After a long, looooong time (Sorry, I can't be as precise), people of the UP Diliman community and surrounding areas will once again hear the chiming of the bells in the Carillon Tower starting this December. Through the efforts of UP Diliman alumni, enough money was collected to buy a new set of bells to replace the old ones that have since depreciated due to neglect and exposure to the elements. This project is in line with the upcoming activities for the much-anticipated UP Centennial.

During my time in UP, I was never blessed to hear the beautiful melodies being chimed by the Carillon bells. However, that isn't to say that I haven't heard them toll before. And it was a kind of sound that you wouldn't want to hear. That was because the only time I heard the Carillon bells toll was at the height of the intensity-8 earthquake that hit Luzon in 1991. The ground movement was so violent that the Carillon Tower was already swaying left and right, sending that ominous tolling all over the entire UP campus. I was almost certain that at any time, the tower would eventually give way. Thank God, the shaking stopped before it did.

And I think the Carillon Tower and its bells will still stand sturdy and strong for another century, especially now that the entire UP Community has already seen (and heard) its true worth.

Loss and Hope. Many Pasay City residents will be spending the holidays in an evacuation center, especially after a massive fire razed their homes to the ground yesterday.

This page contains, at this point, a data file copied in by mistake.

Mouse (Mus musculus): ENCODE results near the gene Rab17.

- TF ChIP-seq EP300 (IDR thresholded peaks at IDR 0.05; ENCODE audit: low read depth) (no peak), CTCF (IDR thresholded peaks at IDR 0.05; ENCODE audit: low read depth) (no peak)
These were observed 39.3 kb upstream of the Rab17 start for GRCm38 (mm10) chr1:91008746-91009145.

On one hand, I pity these poor souls who have just lost their homes and material property to the fire -- and with barely a few days left before Christmas. However, based on the news reports, it was said that most if not all of these fire victims were squatting on private property.

In other words, they shouldn't be there at all.

Actually, I no longer want to delve into the details of this squatting issue. I would rather focus on a scene I saw on GMA News (link showing actual video) that underscored the value of life -- human or animal alike.

The scene unfolded like this: a news team focused their camera on a young couple could only stare teary-eyed at the remains of their burned house. Apart from fleeing their burning home without being able to save much of their belongings, the woman related that they had a pet dog with them. They managed to get the frightened canine out, but probably due to its confusion and terror it ran back into the house which was already being engulfed by flames.

This is a common trait among well-cared for pets who have come to believe that their home is their "comfort zone." The moment they encounter a threatening situation, they immediately run back into their home, thinking they will be safe there.

However, this dog's comfort zone was definitely comfortable no more. The couple was fearing the worst for their pet.